The act providing for a Constitutional Convention was passed and sent to the Governor for his signature on Wednesday, February 10. The law provided that "if any bill shall not be returned by the Governor within three days-Sundays excepted- after it shall have been presented to him, the same shall be a law in like manner as if he had sighed it, unless the Assembly, by adjournment, prevent its return, in which case it shall not be a law." The law also limited the length of sessions, except the first (this was the third) to forty days. Counting January 4, the day on which the Legislature convened, as a whole day, the Legislature stood adjourned by the provisions of the organic act on February 12. The Governor withheld his signature from the bill, whereupon, on the 13th the Assembly passed it notwithstanding, and then adjourned. This threw grave doubts, which were never entirely dispelled, upon the legality of the act.
The election of delegates, under the act as passed, took place March 9. The aggregate vote in the Territory was not far from 9,000, a respectable majority of the Free-State party participating in the election.
The convention met at Minneola March 23. Seventy-two delegates were present. Both the radical and conservative factions were represented. The radicals favored the formation of a Constitution on the basis of the Topeka Constitution, and the extreme radicals were for putting it in operation as soon as practicable, with or without the sanction of law; the conservatives were for simply framing the Constitution, and organizing a State government only in strict conformity with the prescribed forms of law. The officers elected were: President, James H. Lane; Clerk, Samuel F. Tappan; Assistant Clerk, B. T. Hutchings; Sergeant-at-Arms, George F. Warren; Reporter, R. J. Hinton.
On the 24th, the convention adjourned, to meet at Leavenworth on the 25th.
The convention assembled at Melodeon Hall, Leavenworth, on the evening of March 25, and upon the presentation of a report by W. F. M. Arny, to take so far as practicable, the Topeka Constitution for their basis. Gen. Lane tendered his resignation as President of the Convention, making a strong speech in favor of the Topeka Constitution, and giving as a reason for his resignation that he "did not wish to hinder a vote in Congress by his acting as President of the Convention."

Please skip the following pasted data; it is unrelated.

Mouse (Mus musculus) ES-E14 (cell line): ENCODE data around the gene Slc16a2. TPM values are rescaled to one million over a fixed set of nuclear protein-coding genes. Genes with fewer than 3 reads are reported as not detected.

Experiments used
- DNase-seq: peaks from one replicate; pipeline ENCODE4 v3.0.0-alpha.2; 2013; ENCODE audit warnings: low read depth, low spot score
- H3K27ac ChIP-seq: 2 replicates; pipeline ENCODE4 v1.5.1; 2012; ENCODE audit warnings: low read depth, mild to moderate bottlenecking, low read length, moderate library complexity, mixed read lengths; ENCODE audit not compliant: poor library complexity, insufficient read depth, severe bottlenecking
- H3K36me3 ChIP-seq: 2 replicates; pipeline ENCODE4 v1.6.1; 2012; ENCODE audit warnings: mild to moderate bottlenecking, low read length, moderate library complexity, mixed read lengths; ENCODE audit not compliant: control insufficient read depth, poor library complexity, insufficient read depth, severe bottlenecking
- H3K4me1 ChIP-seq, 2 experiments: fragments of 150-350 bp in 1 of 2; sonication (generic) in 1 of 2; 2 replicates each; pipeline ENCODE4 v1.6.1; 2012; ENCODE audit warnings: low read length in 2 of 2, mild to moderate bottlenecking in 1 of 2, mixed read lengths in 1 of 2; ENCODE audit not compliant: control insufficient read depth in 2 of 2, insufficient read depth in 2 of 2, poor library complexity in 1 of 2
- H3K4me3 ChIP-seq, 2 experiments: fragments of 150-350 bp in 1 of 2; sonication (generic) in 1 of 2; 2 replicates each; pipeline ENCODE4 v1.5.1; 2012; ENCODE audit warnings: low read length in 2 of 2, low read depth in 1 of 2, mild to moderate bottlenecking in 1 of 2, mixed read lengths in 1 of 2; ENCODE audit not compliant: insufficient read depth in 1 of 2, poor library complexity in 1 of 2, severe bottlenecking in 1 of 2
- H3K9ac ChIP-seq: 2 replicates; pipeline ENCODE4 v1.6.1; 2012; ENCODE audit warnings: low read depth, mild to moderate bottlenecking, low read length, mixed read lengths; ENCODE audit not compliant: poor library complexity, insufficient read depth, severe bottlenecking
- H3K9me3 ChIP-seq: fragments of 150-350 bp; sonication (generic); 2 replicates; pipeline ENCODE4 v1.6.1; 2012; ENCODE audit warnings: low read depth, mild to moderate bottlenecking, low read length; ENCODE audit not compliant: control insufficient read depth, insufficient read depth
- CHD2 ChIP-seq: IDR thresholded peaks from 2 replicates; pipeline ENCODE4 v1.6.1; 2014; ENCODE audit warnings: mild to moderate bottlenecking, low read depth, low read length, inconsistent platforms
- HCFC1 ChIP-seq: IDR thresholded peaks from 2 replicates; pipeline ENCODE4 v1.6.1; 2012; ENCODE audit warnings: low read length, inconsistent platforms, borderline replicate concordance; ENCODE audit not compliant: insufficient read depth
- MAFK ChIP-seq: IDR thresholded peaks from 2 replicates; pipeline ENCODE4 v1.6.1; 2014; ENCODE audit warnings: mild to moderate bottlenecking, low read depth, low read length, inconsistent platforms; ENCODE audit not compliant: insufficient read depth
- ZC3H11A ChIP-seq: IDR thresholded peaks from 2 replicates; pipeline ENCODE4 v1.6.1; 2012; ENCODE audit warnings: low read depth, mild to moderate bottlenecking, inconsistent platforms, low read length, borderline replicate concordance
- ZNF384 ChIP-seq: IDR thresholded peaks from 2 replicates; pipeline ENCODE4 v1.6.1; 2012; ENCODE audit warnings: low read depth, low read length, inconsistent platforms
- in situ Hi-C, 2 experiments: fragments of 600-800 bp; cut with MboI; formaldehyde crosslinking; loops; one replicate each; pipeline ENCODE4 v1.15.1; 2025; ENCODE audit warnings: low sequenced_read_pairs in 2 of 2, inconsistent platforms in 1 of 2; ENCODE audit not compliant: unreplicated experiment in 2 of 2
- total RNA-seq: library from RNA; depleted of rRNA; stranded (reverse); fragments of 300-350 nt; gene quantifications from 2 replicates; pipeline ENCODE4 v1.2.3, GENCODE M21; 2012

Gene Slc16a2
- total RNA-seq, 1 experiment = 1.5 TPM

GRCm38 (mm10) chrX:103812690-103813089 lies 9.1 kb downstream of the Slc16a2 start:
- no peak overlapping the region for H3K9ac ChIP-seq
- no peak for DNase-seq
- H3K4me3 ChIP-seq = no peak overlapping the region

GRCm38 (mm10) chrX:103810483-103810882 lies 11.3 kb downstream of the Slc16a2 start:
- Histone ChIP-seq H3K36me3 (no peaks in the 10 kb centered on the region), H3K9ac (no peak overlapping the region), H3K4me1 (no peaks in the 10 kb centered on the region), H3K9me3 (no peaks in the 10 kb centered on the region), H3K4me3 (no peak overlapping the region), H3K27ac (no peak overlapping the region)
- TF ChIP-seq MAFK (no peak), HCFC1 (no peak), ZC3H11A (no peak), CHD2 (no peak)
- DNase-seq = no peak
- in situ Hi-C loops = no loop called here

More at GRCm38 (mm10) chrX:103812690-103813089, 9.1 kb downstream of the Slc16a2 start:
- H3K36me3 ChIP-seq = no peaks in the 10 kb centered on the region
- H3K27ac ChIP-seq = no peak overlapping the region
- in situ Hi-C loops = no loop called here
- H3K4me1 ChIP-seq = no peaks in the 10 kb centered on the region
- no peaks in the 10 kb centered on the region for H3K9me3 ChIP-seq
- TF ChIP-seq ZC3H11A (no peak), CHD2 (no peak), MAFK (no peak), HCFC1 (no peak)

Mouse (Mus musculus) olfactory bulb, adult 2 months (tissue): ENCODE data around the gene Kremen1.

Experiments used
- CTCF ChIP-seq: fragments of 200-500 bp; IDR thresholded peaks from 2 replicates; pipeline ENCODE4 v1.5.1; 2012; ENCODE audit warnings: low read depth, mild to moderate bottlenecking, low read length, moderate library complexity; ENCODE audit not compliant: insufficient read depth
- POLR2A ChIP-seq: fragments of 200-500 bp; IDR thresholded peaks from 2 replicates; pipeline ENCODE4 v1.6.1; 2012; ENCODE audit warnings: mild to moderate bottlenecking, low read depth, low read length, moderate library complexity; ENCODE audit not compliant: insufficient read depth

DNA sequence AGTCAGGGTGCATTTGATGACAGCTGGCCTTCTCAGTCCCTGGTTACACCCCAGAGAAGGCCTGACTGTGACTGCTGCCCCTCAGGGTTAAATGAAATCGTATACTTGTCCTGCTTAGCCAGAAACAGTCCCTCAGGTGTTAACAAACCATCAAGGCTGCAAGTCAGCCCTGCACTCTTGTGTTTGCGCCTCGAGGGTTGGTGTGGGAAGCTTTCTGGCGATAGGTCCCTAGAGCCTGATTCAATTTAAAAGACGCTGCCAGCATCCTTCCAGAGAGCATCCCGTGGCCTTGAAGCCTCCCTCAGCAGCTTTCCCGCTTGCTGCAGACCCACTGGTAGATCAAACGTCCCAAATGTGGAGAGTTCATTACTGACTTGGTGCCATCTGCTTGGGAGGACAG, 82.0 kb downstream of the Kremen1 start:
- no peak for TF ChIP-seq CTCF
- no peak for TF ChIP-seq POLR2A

Martin F. Conway was then elected President.
The convention finished its labors and adjourned, April 3. The questions of negro suffrage and separate schools for whites and blacks elicited a long and earnest discussion. It was finally decided to let the Constitution go to the people with the elective franchise extended to "every male citizen," the discrimination as appeared in the word white in the Topeka Constitution being stricken out. It was, however, provided that the suffrage question should be submitted for final decision to a direct vote of the people with the Constitution as framed. In its general features, the Constitution was framed after the model of the Topeka Constitution. The vote on its adoption was appointed to be held on the 3rd Tuesday of May, 1858, at which time was also to be holden a general election for the purpose of choosing State officers, Members of Assembly, Member of Congress, etc.
The members elected to the convention were as follows:
Jefferson County - Edward Lynde, James Monroe, J. C. Todd, A. W. McCauslin.
The platform adopted was as follows:
Resolved, That we, the representatives of the Free-State party, do heartily accept the Leavenworth Constitution, and do pledge ourselves to favor its adoption and ratification by the people.
On April 28 and 29, a convention was held at Topeka, at which the following ticket, under the Leavenworth Constitution, was nominated:
Governor Henry J. Adams, Leavenworth; Lieutenant Governor, Cyrus K. Holliday, Topeka, Secretary of State, E. P. Bancroft, Emporia; Treasurer, J. B. Wheeler, Doniphan; Auditor, George S. Hillyer, Grasshopper Falls; Attorney General, Charles A. Foster, Osawatomie; Superintendent of Public Instruction, J. M. Walden, Quindaro; Commissioner of School Lands, J. W. Robinson, Manhattan; Representative in Congress, M. F. Conway, Lawrence; Supreme Judges, William A. Phillips, Lawrence, two years; Lorenzo Dow, Topeka, four years; William McKay, Wyandotte, six years; Reporter of Supreme Court, Albert D. Richardson, Sumner; Clerk of Supreme Court, W. F. M. Arny, Hyatt.
May 18, the election on the Leavenworth Constitution and for the choice of officers under its provisions was held. Owing to the doubts as to the legality of the convention, jealousy of the Free-State Democrats, many of whom had been prominent in the movement, and other causes, which may become apparent further on, the vote was so small as to show unmistakably that the movement had not the support of even a respectable minority of the Free-State party, and that it had further fallen into disrepute since its inauguration. The election of delegates in March had brought out a Free-State vote of 9,000; at the submission of their work tem weeks after, the whole vote polled numbered not far from 4.000, of which number 1,000 were against it, leaving but 3,000 out of an aggregate Free-State vote of not less that 12,000 in its favor. The indifferent vote showed plainly that it was viewed with no great favor at home, and consequently it did not meet a cordial reception, by even the Republican Members of Congress when presented. It was finally presented to the Senate of the United States, with a petition praying that Kansas be admitted into the Union under it, on January 6, 1859, and found its final rest in the bosom of the Committee on Territories to whom it was referred.